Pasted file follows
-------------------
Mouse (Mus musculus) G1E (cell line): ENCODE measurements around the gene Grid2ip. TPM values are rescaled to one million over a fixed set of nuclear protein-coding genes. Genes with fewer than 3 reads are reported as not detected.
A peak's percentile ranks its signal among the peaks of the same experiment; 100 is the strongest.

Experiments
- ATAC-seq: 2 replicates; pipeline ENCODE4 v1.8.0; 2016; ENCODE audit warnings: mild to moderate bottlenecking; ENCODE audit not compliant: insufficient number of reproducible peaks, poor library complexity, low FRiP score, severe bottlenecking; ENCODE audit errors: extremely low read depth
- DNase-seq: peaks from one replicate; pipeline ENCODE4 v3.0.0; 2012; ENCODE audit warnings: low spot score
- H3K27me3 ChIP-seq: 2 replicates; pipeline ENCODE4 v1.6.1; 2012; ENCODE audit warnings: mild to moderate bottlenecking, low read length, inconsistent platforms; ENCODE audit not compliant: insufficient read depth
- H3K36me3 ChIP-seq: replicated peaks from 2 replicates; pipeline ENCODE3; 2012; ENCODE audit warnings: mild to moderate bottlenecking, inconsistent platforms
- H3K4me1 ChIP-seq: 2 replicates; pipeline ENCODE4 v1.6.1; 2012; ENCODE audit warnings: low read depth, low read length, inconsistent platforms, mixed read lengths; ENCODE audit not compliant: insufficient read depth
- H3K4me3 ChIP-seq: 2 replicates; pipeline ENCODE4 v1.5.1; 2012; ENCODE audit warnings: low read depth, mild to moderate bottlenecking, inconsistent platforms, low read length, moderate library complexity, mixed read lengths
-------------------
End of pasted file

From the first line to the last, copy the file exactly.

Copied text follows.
Mouse (Mus musculus) G1E (cell line): ENCODE measurements around the gene Grid2ip. TPM values are rescaled to one million over a fixed set of nuclear protein-coding genes. Genes with fewer than 3 reads are reported as not detected.
A peak's percentile ranks its signal among the peaks of the same experiment; 100 is the strongest.

Experiments
- ATAC-seq: 2 replicates; pipeline ENCODE4 v1.8.0; 2016; ENCODE audit warnings: mild to moderate bottlenecking; ENCODE audit not compliant: insufficient number of reproducible peaks, poor library complexity, low FRiP score, severe bottlenecking; ENCODE audit errors: extremely low read depth
- DNase-seq: peaks from one replicate; pipeline ENCODE4 v3.0.0; 2012; ENCODE audit warnings: low spot score
- H3K27me3 ChIP-seq: 2 replicates; pipeline ENCODE4 v1.6.1; 2012; ENCODE audit warnings: mild to moderate bottlenecking, low read length, inconsistent platforms; ENCODE audit not compliant: insufficient read depth
- H3K36me3 ChIP-seq: replicated peaks from 2 replicates; pipeline ENCODE3; 2012; ENCODE audit warnings: mild to moderate bottlenecking, inconsistent platforms
- H3K4me1 ChIP-seq: 2 replicates; pipeline ENCODE4 v1.6.1; 2012; ENCODE audit warnings: low read depth, low read length, inconsistent platforms, mixed read lengths; ENCODE audit not compliant: insufficient read depth
- H3K4me3 ChIP-seq: 2 replicates; pipeline ENCODE4 v1.5.1; 2012; ENCODE audit warnings: low read depth, mild to moderate bottlenecking, inconsistent platforms, low read length, moderate library complexity, mixed read lengths